The author of Hermas clearly didn't read the gospels.
But in my opinion, the connections between Mark and Hermas are too superficial.
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Re: Quels livres Marc a-t-il lus? in The Hibbert Journal, april 1932.

Post by Giuseppe »

Mark 4:11-12, so a milestone for Mark, would be based on Hermas:

l’idée que les paraboles sont par elles-mêmes incompréhensibles et qu’elles ne sont expliquées qu’à des auditeurs choisis (Mc. iv. 10-12, 34). C’est l’idée même d’Hermas. Le prophète Hermas dit au Pasteur (Sim. v. 3,1) : “Je ne saisis pas ces paraboles et ne puis les comprendre si tu ne me les expliques pas (...).” Le Pasteur répond : “ Je t’expliquerai tout (...).” Marc de même dit que Jésus en particulier expliquait tout (...) à ses disciples.” Chez le prophète Hermas cette théorie des paraboles est fondamentale. Chez Marc, au contraire, elle parait empruntée, car elle n’est pas appliquée partout : la parabole des vignerons, par exemple, est laissée sans explication.
Si Marc a lu Hermas, il y a trouvé aussi l’expression : “ Je ne comprends rien et mon cœur est endurci (.... IV., 2, 1) ” qu'on retrouve chez Marc deux fois : “ Ils ne comprirent pas . . . mais leur cœur était endurci (...) ” (Mc. vi. 52) ; 44 Ne comprenez-vous pas ? Avez-vous le cœur endurci ?

The same Couchoud had found another explanation for Mark 4:11-12, as anti-marcionite secrecy:

The god of the Jews said, Aure audietis et non audietis (Is. vi. 9). Jesus, on the other hand, wishes all ears to be opened (Tertullian iv. 19). All should listen, since there is no longer anything hidden; everything is made clear.

(P.-L. Couchoud, Creation of Christ, p. 399)

But now I think that also in Hermas the secrecy is anti-marcionite in virtue of the same reason (secrecy being commanded by YHWH himself in Isaiah 6:9). Hermas insists on the flesh of the son even if Hermas doesn't know yet an earthly biography of the Son. Surely anti-docetism is in view here.
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Re: Quels livres Marc a-t-il lus? in The Hibbert Journal, april 1932.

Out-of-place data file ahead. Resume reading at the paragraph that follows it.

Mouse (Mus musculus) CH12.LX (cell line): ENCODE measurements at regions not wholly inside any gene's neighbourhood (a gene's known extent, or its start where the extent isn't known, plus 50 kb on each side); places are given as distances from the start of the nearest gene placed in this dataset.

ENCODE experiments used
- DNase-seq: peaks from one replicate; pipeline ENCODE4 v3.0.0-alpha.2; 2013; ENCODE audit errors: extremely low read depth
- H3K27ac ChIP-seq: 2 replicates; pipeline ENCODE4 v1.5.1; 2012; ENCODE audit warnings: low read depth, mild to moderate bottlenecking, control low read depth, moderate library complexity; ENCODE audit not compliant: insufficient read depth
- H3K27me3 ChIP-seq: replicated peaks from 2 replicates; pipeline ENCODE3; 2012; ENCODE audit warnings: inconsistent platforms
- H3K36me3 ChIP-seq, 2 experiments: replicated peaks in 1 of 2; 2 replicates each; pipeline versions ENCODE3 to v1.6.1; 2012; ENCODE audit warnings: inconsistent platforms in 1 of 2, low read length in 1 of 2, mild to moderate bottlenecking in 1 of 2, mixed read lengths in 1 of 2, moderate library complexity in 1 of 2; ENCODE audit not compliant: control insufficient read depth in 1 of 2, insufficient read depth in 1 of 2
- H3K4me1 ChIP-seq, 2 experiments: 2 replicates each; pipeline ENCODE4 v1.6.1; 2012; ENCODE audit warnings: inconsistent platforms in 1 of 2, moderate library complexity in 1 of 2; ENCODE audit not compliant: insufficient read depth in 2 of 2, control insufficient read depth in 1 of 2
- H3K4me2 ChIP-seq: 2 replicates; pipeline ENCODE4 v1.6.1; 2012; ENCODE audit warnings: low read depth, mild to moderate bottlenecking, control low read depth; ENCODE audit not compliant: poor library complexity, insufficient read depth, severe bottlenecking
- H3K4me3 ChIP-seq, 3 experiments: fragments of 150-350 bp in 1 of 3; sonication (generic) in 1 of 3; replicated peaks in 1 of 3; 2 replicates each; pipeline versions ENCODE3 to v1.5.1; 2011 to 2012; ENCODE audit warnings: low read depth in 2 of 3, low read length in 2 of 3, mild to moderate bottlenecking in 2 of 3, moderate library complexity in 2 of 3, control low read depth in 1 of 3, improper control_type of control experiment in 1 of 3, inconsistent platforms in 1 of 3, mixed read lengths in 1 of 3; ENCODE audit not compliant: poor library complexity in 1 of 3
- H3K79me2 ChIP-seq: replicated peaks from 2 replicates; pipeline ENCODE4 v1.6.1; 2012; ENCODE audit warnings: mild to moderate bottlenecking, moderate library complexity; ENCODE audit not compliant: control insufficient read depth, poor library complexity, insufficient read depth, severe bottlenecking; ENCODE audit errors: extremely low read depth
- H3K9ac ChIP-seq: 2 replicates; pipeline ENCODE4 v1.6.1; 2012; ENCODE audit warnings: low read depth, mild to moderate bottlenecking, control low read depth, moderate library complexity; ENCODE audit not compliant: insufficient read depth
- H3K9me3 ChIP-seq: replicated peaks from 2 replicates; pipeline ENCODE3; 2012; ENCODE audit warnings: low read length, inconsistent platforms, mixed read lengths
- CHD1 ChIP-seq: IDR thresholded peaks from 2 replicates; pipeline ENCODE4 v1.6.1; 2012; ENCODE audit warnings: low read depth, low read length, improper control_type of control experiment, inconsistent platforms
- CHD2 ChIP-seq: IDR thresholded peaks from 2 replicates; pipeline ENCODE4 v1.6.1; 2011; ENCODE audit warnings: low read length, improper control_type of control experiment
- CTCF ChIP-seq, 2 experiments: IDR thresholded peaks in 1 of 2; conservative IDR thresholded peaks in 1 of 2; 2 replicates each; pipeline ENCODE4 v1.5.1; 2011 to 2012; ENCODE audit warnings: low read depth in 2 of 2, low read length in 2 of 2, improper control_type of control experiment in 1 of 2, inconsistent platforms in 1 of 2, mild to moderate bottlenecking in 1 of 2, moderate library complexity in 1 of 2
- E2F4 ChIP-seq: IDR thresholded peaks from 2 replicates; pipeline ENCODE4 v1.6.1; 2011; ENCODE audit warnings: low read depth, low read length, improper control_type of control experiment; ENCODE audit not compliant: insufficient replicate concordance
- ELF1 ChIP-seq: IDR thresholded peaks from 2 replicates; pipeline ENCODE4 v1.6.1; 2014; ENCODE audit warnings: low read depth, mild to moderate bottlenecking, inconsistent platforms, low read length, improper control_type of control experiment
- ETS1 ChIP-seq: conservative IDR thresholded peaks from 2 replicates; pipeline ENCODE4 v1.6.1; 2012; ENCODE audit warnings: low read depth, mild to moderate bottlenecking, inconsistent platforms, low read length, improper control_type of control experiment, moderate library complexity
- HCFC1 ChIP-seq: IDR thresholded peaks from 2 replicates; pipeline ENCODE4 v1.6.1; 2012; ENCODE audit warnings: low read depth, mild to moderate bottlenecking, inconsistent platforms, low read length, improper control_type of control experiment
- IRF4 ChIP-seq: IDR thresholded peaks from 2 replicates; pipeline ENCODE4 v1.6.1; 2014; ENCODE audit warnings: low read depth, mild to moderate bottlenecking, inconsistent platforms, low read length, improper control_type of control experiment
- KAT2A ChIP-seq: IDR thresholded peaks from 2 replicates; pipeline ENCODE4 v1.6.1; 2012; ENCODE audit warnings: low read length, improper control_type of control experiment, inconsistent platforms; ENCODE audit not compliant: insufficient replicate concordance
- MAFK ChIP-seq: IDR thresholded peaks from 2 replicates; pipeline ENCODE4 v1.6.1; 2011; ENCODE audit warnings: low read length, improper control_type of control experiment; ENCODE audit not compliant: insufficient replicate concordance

Post by Sinouhe »

Sinouhe wrote: Sun May 01, 2022 2:41 am
neilgodfrey wrote: Sun May 01, 2022 1:02 am
Sinouhe wrote: Sun May 01, 2022 12:27 am I don’t see a real connection between the parable of Mark and the parabole of Hermas. I think Adam Winn Is right when he says that it was a rewriting of a passage from the book of Kings. I can privide you his explanation if you want.

I also disagree with his explanation of the young man running away naked. It is clearly a pesher of Amos 2 since in Mark 14, we find 2 striking parallels with 2 verses of the same chapter of Amos.
That was my first reaction, too. But Couchoud does have a reply:
The prophecy of Amos has no application here. It does not fit the text well, for in Mark the young man is not "the bravest" (he is not the one who struck the sword) and in Amos it is not said that the warrior "gives up" a garment.
translated from
La prophétie d’Amos n’a pas ici d’application. Elle s’adapte mal d’ailleurs, au texte car dans Marc le jeune homme n’est pas “ le plus courageux ” (ce n’est pas lui quia donné le coup d’épée) et dans Amos il n’est pas dit que le guerrier “ abandonne ” un vêtement.
Yes that's the common answer regarding the connection with Amos. But these scholars, like Couchoud, seems to ignore another verse from the equation and the whole context of Amos 2 :